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Amazon Japan seeks to turn fee hike into a lure for loyalty program

Small orders cost more but not for Prime members

Amazon has had to pay more to ship parcels as Japan's online shopping market explodes.

TOKYO -- Amazon Japan seems to be turning a fee hike for small deliveries into an opportunity to prod consumers to join its loyalty program.

The e-commerce heavyweight said Wednesday that orders under 2,000 yen ($18.76) will incur delivery fees of up to 440 yen, up from a flat 350 yen. Rush deliveries will cost up to 540 yen, a 50% increase.

The company will keep membership fees for its Prime program unchanged. The latest hike will largely apply to direct sales, rather than those of third-party sellers using the digital storefront.

The e-tailer's strategy is probably "to further boost Prime membership," said a source in the online retail sector. Members pay 3,900 yen per year or 400 yen per month for access to free same-day delivery and other perks.

Charging more per package would make it easier to recoup the cost of a Prime membership in waived delivery fees, and is seen as likely to prompt more sign-ups. Rivals predict that after getting a taste, members would feel compelled to shop more on Amazon to get their dues' worth.

While Amazon has been able to compete effectively on cost by using its massive inventories, raising delivery fees may make competitors look more appealing for some orders.

The fee structure changes were decided "on a comprehensive basis due to changes in the business environment," Amazon Japan stated. Rising logistics costs are seen as a major factor. Amid the recent explosion in Japan's online shopping market, the e-tailer agreed last year to pay 40% more to courier Yamato Transport, a unit of Yamato Holdings.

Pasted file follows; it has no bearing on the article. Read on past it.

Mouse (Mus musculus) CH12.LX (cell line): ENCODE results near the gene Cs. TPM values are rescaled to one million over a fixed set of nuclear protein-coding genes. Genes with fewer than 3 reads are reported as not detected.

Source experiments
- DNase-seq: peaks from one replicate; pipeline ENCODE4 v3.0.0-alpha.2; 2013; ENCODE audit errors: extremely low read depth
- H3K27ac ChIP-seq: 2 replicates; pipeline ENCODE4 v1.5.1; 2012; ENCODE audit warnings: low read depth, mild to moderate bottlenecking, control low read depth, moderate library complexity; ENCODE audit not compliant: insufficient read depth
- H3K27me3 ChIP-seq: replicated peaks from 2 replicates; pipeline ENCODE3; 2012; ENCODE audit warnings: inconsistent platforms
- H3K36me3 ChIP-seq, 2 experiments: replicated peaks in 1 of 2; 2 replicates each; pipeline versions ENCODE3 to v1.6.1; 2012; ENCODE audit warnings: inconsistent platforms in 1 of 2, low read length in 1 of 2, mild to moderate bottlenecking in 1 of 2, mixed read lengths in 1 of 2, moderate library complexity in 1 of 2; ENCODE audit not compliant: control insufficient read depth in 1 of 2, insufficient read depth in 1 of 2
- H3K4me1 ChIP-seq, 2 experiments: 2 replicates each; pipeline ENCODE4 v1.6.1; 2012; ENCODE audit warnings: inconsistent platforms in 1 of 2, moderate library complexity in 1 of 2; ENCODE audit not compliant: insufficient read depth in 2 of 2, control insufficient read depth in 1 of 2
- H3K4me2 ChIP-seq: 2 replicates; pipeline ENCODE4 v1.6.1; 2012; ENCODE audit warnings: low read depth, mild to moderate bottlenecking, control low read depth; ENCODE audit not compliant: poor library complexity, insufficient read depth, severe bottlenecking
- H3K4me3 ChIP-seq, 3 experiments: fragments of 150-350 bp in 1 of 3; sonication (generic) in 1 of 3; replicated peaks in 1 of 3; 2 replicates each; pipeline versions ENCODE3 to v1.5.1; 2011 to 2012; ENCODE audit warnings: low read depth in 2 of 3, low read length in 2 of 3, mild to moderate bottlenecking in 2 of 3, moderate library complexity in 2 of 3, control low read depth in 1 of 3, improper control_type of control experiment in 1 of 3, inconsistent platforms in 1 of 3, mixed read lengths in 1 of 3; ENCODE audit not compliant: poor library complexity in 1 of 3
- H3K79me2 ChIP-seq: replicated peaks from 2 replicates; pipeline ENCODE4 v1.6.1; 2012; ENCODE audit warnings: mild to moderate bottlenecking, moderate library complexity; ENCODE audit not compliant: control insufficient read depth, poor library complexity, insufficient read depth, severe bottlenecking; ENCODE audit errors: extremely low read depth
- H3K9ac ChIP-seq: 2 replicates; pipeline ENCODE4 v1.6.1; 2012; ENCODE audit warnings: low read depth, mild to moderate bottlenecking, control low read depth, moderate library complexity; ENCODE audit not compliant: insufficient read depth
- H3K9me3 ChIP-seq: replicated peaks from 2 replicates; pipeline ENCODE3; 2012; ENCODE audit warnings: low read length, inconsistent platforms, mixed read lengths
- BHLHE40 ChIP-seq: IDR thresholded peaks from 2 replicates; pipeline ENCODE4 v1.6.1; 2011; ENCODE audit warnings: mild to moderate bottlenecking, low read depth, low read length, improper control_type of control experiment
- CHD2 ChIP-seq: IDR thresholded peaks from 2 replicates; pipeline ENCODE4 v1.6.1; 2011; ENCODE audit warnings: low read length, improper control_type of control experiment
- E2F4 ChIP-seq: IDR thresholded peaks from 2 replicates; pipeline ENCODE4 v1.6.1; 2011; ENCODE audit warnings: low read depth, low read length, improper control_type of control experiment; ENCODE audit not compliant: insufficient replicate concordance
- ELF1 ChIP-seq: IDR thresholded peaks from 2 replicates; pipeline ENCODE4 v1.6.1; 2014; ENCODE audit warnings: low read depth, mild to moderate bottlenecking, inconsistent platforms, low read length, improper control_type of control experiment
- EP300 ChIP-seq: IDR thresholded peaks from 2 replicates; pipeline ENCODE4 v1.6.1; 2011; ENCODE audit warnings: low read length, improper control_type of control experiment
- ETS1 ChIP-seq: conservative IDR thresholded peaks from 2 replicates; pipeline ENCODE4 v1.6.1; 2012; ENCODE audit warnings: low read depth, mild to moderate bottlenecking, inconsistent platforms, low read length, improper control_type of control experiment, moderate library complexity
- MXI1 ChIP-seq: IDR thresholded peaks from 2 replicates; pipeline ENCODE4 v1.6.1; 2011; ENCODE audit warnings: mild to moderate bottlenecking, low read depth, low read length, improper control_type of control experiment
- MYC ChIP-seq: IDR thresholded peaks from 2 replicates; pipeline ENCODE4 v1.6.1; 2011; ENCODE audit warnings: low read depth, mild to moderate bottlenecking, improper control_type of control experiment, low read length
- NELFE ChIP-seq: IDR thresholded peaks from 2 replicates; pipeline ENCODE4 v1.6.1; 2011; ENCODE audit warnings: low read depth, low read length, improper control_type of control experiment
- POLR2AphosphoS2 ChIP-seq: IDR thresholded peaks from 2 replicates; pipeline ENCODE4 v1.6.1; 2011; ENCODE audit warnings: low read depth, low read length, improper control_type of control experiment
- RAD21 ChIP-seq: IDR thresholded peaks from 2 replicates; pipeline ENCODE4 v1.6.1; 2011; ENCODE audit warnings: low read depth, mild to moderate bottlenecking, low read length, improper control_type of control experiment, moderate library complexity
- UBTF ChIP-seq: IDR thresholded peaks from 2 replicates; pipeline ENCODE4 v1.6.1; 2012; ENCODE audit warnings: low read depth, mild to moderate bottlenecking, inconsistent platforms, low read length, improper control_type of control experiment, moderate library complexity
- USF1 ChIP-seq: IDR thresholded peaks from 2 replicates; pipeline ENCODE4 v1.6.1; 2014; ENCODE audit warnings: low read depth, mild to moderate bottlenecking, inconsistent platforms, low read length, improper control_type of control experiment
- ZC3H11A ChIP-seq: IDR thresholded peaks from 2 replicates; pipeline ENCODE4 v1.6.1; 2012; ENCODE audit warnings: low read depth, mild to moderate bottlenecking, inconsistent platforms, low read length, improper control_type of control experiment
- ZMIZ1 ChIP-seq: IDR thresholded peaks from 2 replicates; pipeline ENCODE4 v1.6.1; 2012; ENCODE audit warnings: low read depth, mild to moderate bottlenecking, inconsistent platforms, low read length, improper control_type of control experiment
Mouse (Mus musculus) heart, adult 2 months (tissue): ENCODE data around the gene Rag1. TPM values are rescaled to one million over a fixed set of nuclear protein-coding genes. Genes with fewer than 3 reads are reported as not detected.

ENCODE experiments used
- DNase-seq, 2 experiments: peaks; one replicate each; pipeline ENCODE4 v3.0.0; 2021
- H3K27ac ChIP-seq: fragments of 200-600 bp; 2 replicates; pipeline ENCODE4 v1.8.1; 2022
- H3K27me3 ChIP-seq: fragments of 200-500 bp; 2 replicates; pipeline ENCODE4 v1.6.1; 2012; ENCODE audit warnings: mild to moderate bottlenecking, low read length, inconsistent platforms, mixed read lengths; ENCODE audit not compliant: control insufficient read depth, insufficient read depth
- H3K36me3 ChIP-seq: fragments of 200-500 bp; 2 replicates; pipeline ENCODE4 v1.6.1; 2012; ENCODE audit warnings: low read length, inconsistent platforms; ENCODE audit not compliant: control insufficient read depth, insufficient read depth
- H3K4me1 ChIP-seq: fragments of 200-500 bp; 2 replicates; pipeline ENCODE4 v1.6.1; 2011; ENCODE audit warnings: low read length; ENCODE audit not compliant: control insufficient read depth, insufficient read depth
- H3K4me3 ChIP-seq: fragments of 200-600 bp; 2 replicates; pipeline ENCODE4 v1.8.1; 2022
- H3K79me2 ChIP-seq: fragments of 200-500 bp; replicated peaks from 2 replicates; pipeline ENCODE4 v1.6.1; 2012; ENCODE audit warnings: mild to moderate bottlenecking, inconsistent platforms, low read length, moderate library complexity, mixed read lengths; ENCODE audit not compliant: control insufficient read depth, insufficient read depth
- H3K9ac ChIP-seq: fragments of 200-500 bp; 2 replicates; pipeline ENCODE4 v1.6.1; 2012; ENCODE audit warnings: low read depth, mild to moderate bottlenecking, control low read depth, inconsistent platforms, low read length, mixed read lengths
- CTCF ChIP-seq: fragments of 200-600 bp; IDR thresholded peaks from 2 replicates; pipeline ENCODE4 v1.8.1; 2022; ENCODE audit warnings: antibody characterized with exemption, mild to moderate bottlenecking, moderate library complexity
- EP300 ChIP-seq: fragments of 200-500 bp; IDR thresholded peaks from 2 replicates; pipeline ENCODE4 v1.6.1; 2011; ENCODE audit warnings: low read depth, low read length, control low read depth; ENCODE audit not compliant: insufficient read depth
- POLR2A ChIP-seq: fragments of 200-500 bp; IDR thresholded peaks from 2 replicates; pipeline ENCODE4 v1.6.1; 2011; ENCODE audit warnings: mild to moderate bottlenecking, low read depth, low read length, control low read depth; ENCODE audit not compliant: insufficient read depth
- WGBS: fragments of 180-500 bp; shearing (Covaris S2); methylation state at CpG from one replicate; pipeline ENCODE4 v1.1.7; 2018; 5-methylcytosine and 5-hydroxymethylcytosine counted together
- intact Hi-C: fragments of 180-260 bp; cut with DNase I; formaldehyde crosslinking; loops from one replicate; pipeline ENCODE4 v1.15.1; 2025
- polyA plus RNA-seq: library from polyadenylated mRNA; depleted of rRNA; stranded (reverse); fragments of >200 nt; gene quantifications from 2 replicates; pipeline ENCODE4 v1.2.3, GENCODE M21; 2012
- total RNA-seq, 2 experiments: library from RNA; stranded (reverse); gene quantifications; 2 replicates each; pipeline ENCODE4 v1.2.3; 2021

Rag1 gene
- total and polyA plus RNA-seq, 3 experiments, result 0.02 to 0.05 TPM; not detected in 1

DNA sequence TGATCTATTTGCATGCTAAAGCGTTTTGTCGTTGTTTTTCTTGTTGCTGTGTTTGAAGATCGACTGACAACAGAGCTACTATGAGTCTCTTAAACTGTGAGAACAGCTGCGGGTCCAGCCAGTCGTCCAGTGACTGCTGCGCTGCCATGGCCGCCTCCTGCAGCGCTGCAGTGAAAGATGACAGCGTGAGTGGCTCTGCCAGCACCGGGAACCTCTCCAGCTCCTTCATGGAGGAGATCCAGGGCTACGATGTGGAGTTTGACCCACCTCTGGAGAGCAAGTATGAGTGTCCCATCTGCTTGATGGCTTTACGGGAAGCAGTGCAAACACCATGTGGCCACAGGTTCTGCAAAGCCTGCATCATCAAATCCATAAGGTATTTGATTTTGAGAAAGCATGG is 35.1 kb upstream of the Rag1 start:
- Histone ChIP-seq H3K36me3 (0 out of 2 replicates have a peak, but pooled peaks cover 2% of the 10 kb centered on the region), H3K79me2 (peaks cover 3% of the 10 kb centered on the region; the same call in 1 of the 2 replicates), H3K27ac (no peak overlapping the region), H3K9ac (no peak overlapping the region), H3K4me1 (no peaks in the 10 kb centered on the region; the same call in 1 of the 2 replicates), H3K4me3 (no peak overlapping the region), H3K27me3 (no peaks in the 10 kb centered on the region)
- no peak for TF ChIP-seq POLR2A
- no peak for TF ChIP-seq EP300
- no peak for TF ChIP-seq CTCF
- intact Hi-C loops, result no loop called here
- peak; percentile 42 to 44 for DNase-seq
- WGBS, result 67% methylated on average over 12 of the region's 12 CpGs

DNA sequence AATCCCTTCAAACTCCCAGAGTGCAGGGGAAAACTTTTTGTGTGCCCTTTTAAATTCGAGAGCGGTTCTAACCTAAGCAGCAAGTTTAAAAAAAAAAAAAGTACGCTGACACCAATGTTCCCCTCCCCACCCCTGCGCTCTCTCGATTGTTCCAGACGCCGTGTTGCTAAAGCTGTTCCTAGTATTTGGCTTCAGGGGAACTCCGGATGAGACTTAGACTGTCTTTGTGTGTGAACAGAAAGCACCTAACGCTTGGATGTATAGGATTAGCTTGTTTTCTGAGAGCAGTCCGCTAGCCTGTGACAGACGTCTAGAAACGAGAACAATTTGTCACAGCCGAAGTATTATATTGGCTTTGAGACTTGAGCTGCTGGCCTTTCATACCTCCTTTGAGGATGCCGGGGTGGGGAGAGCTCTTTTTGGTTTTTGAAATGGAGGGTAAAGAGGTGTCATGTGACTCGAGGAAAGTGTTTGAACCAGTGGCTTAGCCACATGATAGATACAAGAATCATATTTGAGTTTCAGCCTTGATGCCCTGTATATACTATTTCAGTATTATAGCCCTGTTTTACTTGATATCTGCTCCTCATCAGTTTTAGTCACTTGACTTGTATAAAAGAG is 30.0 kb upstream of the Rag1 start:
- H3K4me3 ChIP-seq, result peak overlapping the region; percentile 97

Still, the new arrangement may not cover Amazon's greater outlays to Yamato, observers say. In fact, the e-tailer's logistics cost burden could increase as Prime members account for a greater share of purchases. The company said only that it was "investing with a long-term perspective."

Competitors are also raising their delivery prices to pass rising shipping costs on to customers. Seven Net Shopping -- an arm of convenience store operator Seven-Eleven Japan -- will charge a blanket 324 yen a pop rather than delivering purchases of 1,500 yen or more for free, it said on Monday. Free in-store pickup will still be available.

Retail giant Aeon has raised its free delivery price thresholds, which differ by region and other factors, at online supermarkets in certain areas. Some customers face 6,000-yen minimums where they had been 5,000 yen, for instance.

Nevertheless, delivery fees are not completely covering true transport costs, say some retailers and online merchants. "It's become customary to bend over backward to deliver parcels all the way to homes for little or no charge," remarked an official at one retailer.

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